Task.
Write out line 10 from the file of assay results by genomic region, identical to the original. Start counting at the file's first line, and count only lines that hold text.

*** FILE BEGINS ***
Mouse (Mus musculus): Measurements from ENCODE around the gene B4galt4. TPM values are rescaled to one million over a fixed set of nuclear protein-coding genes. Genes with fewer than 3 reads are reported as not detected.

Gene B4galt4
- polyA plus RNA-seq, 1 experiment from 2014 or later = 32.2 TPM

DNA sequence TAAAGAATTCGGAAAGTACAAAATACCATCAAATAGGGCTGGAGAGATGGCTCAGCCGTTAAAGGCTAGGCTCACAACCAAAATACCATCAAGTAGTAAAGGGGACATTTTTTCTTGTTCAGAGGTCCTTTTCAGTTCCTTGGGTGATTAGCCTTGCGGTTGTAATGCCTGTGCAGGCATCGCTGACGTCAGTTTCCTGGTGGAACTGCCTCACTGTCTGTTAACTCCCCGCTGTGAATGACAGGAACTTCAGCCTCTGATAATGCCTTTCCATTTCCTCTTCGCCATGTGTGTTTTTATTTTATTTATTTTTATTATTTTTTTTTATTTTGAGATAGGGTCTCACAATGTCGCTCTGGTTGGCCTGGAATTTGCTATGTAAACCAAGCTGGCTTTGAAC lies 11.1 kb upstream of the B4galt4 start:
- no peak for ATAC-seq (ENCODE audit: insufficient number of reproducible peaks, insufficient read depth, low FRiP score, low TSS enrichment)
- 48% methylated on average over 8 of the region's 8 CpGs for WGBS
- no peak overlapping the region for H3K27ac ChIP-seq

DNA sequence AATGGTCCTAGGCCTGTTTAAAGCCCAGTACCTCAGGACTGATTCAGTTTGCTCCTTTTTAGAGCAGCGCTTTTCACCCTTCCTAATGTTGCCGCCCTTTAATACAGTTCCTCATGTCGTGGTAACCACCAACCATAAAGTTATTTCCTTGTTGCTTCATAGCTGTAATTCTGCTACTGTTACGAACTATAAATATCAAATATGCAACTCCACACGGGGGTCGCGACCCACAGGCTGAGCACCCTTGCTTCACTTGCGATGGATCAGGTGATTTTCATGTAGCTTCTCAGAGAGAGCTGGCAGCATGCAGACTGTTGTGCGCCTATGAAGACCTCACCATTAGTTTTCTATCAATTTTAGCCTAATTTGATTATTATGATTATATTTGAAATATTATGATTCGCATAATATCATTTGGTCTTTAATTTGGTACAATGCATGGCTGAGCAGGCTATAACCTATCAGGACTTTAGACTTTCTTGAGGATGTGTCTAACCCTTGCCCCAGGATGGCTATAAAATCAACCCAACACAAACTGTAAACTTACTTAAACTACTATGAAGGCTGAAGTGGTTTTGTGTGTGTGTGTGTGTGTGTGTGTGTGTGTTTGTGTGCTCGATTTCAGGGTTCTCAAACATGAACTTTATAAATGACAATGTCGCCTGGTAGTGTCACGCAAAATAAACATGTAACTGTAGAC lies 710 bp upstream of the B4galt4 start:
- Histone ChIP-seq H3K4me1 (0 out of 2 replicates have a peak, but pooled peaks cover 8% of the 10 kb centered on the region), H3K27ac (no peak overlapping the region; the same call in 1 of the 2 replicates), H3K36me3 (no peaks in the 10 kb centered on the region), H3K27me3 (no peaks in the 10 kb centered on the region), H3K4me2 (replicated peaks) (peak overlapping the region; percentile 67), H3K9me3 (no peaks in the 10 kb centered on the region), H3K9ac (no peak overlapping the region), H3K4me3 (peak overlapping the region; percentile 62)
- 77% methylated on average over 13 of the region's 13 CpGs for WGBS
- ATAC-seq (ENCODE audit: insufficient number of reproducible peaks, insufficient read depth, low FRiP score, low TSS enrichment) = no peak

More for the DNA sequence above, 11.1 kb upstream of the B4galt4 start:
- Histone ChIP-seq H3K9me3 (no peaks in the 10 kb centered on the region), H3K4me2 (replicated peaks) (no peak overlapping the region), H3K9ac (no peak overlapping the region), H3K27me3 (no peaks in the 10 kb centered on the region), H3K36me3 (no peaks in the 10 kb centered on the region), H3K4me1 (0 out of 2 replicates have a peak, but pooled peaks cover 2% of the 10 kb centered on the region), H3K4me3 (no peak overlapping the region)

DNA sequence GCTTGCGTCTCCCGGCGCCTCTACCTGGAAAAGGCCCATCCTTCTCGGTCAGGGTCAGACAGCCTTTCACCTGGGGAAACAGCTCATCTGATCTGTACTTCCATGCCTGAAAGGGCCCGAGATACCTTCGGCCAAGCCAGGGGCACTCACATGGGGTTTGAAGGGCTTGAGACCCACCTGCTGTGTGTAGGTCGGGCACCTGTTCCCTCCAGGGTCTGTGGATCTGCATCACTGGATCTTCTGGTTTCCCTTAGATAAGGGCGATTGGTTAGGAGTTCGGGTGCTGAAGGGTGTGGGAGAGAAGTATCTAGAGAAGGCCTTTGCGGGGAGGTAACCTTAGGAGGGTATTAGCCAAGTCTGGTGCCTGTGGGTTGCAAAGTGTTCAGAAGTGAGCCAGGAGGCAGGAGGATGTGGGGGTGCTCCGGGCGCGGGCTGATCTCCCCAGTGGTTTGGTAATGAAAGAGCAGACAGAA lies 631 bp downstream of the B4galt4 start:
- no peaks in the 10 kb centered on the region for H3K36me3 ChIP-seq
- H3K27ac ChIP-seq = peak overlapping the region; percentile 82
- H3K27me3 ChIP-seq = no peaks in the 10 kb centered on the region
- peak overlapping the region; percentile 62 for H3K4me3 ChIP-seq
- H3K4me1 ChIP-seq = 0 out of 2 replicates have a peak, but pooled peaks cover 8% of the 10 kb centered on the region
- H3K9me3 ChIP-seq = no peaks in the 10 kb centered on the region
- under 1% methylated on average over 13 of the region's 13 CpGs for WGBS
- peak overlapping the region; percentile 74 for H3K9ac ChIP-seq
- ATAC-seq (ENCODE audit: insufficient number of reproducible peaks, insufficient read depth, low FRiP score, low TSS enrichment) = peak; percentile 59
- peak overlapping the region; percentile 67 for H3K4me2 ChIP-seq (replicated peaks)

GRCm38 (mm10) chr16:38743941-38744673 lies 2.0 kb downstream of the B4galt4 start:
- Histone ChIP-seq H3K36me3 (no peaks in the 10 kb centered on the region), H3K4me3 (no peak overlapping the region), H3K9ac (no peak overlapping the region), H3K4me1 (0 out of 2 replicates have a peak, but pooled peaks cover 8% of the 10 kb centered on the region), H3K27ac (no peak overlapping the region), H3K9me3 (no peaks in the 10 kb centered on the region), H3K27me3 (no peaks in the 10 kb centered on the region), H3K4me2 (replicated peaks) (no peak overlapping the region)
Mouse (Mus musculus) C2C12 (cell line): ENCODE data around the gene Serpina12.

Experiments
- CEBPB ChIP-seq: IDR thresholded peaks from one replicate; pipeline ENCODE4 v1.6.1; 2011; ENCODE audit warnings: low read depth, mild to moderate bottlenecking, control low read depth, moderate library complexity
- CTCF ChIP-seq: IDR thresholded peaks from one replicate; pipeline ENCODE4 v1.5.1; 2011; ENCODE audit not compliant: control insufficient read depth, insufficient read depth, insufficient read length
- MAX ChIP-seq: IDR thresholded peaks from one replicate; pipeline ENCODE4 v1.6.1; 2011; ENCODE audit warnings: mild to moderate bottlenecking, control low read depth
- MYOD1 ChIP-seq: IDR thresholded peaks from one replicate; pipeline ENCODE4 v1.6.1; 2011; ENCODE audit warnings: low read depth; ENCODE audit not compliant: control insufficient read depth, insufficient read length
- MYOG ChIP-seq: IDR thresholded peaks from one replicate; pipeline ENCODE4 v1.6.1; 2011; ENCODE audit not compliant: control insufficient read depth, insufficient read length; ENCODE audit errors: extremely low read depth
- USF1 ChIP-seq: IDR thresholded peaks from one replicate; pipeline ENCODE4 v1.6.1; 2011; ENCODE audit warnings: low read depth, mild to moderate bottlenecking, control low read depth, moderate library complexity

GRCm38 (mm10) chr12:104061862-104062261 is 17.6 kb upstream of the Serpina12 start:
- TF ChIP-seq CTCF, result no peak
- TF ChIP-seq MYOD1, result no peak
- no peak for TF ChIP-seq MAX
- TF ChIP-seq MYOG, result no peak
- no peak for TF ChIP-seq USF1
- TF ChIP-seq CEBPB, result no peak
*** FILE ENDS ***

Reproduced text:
- 77% methylated on average over 13 of the region's 13 CpGs for WGBS